“Don’t believe me, huh? Well, watch this!”
Rainbow took off like a shot from a cannon and the blast of air knocked Sam backward a few steps. When he looked up, it was all he could do to follow her aerial acrobatics with slack-jawed awe. She streaked across the sky fast enough to leave behind a rainbow trail. No living creature should have been able to sustain that kind of speed, and yet here she was, doing just that, all the while performing impossibly tight loops, rolls, and turns. Not to mention the clouds she absolutely destroyed.
Then, just as he thought she couldn’t possibly impress any more, she suddenly dove at him full speed. In the split second he had before impact, he threw his arms up in front of him. The displaced air hit, and he tensed for impact. The moment seemed to stretch on into eternity.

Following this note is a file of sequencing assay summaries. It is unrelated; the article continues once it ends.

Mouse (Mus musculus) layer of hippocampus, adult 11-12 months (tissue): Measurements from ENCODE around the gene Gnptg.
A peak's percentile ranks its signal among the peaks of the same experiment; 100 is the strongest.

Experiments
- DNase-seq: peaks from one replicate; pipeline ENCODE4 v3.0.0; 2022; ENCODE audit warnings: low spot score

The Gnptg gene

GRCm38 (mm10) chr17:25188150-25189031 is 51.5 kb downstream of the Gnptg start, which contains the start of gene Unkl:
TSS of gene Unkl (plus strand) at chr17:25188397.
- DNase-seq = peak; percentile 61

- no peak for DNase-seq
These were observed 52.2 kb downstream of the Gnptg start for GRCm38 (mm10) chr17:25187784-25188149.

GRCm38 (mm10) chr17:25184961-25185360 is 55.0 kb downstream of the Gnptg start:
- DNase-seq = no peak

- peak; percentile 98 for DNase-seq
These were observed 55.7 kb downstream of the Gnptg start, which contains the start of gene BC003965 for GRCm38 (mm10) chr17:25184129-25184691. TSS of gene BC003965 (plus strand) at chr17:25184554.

“So, whaddya think of that?”
Cautiously, Sam opened his eyes. He stood in the same place he had been before, although a little more wind-ruffled. He lowered his arms to find a slightly winded Rainbow Dash hovering just before him, smiling triumphantly. That eternal moment had actually just been the seconds passing after Rainbow had come to an abrupt stop.
Her smirk faltered, morphing into a look of concern as Sam continued to stare at her.
“Dude, you alright?”
“How the hell did you stop? You must’ve been going eighty miles an hour!”
“Oh! Well, they don’t call me the best flier in Equestria for nothin’!”
“I… but… how…?”
Rainbow chuckled, flitting over to Applejack just to elbow her in the side. “Hear that, AJ? He’s been struck speechless! Seems like I might be the better athlete after all.”